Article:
ISLAMABAD – Muslims in Pakistan will commence their 2017 Ramazan fasting tomorrow (Sunday), as moon was sighted on Saturday.
The Central Ruet-e-Hilal Committee met under Mufti Muneeb ur Rehman after the Maghrib prayers for sighting the crescent of the holy month of Ramazan.
Taraweeh prayers will be held across the country from Saturday night as Ramazan begins from Sunday.
Earlier on Friday night, the committee had announced that since no sightings of moon were received from anywhere in the country, Ramzan will begin from Sunday.
However, Mufti Shahabuddin Popalzai of Masjid Qasim Ali Khan, Peshawar announced later that they had received several credible testimonies of moon sighting and thus many in Khyber Pakhtunkhwa will begin observing Ramazan from Saturday.
In light of Ramazan, the setting up of Sasta Bazaars has been completed by the district administrations across the country so affordable essential commodities can be provided to the public.
A spokesperson of the Water and Power Ministry said that according to the nation-wide Ramazan load management plan, no electricity load shedding will take place during Sehr, Iftar and Taraweeh times. He added however that load shedding will take place for four hours in the urban areas and six hours in the rural areas.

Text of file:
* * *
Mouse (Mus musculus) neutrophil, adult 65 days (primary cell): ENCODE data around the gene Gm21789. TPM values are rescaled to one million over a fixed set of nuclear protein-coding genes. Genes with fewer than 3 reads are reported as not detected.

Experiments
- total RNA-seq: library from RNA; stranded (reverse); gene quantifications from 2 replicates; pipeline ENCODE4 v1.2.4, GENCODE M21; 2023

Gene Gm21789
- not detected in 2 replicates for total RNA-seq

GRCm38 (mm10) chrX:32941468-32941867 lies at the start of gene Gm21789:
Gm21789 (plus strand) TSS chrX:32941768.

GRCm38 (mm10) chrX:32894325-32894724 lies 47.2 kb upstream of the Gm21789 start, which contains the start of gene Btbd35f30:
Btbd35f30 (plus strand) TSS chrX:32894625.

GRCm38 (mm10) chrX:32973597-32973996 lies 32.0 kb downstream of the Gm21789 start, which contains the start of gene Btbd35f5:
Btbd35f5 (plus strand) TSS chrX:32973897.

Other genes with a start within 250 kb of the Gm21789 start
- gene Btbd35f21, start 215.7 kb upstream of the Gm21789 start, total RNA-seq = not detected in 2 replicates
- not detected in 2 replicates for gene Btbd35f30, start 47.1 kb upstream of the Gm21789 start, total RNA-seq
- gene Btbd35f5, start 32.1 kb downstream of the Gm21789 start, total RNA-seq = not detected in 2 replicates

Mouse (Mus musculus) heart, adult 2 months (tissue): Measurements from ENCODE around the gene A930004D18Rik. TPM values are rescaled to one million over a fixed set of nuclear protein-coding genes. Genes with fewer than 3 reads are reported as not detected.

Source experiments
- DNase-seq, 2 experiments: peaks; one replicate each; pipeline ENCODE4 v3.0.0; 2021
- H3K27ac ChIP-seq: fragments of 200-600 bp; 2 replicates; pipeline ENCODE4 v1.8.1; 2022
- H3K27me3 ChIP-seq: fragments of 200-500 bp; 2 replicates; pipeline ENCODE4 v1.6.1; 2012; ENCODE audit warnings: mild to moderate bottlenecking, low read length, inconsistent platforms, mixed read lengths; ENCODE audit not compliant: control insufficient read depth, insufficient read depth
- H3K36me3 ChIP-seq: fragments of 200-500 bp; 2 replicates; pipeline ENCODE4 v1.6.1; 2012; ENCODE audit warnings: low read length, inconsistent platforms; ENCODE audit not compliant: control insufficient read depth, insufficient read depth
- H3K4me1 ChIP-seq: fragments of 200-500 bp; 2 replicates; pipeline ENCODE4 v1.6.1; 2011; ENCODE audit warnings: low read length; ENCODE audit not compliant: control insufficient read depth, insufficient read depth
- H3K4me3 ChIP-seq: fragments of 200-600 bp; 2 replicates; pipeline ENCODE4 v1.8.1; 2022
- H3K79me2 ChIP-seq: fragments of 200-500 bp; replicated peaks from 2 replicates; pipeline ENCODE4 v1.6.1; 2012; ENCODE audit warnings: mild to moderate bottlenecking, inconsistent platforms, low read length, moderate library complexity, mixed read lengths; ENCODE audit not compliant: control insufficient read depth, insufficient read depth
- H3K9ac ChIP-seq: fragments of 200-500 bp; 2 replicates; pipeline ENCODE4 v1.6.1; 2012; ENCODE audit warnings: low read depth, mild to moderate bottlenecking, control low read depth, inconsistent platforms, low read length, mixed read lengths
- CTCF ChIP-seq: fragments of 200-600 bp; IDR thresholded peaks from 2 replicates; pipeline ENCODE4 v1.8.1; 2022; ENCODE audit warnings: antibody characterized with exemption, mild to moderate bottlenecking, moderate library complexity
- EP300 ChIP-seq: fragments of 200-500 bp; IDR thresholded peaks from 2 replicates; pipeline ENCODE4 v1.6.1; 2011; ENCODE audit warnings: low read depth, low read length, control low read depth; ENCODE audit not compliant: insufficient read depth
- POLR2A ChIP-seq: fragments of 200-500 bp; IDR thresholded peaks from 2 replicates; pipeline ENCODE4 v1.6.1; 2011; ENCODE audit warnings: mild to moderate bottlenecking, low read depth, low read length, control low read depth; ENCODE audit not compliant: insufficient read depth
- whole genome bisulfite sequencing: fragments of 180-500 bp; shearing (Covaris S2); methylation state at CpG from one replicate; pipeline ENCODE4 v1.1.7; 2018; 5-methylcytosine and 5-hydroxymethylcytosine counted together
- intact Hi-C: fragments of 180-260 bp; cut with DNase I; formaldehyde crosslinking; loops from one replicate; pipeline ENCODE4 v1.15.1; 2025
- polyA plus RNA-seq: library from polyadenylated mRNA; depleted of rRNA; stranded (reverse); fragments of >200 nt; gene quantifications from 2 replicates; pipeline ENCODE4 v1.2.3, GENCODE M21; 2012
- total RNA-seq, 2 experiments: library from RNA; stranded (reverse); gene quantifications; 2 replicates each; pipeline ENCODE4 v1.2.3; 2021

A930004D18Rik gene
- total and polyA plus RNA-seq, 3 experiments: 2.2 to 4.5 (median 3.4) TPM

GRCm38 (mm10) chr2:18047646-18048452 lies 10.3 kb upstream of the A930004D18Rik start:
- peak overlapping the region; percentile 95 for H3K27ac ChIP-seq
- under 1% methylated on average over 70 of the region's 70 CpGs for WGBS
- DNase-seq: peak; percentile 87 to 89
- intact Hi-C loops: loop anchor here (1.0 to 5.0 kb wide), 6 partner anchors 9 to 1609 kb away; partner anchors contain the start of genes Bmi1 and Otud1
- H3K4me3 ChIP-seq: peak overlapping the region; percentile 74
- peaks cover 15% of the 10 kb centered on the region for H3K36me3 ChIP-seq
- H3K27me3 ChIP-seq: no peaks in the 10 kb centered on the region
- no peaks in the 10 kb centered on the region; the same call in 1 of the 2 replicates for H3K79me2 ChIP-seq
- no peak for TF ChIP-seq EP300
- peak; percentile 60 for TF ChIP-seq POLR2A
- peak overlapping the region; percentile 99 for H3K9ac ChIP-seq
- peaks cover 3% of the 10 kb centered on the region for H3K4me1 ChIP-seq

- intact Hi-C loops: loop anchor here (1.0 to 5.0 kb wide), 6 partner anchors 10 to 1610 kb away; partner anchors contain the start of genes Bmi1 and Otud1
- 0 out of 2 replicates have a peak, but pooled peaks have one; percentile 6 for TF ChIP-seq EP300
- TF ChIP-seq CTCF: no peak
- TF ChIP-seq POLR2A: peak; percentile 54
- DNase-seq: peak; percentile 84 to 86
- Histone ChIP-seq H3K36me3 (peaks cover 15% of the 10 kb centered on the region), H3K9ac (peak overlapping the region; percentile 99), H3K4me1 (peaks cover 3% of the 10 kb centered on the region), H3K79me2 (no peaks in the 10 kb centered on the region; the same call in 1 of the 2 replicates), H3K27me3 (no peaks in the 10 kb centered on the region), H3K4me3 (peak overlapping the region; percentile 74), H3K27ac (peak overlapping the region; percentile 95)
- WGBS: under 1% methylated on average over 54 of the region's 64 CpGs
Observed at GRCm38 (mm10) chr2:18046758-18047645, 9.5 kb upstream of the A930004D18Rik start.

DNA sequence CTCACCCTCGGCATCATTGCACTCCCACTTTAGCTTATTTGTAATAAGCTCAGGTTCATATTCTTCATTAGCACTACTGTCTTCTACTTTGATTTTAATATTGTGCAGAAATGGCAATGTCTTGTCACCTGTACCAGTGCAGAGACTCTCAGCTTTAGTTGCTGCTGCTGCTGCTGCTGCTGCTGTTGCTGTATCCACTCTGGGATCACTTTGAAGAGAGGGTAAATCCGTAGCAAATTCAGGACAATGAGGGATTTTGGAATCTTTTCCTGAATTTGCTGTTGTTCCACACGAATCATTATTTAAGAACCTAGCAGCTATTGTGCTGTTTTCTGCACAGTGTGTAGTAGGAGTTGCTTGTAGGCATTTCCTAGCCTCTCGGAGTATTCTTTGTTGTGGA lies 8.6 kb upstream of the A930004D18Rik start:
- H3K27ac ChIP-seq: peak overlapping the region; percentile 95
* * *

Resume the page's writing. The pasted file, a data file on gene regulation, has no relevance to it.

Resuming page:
In Karachi, the management of K-Electric – the country’s sole privatised power company – met the commissioner wherein the utility’s officials assured the provincial government that no loadshedding will be carried out during Sehr and Iftar times in Karachi.
Muslim communities in Britain, France, Germany and other European countries, as well as those in the US and Canada are observing the first of Ramazan on Saturday (today).
Saudi Arabia, UAE, other Gulf kingdoms and states in the Middle East are also observing Ramazan from Saturday.
However, with no credible moon sightings in India and Bangladesh, the two countries will observing the first day of Ramazan from Sunday.
In Saudi Arabia, thousands of Muslims participated in Taraweeh prayers Friday night in Masjid-e-Nabvi in Medina and Masjid Al Haram in Mecca.
In the UK, in light of the Manchester attack, security has been heightened around mosques.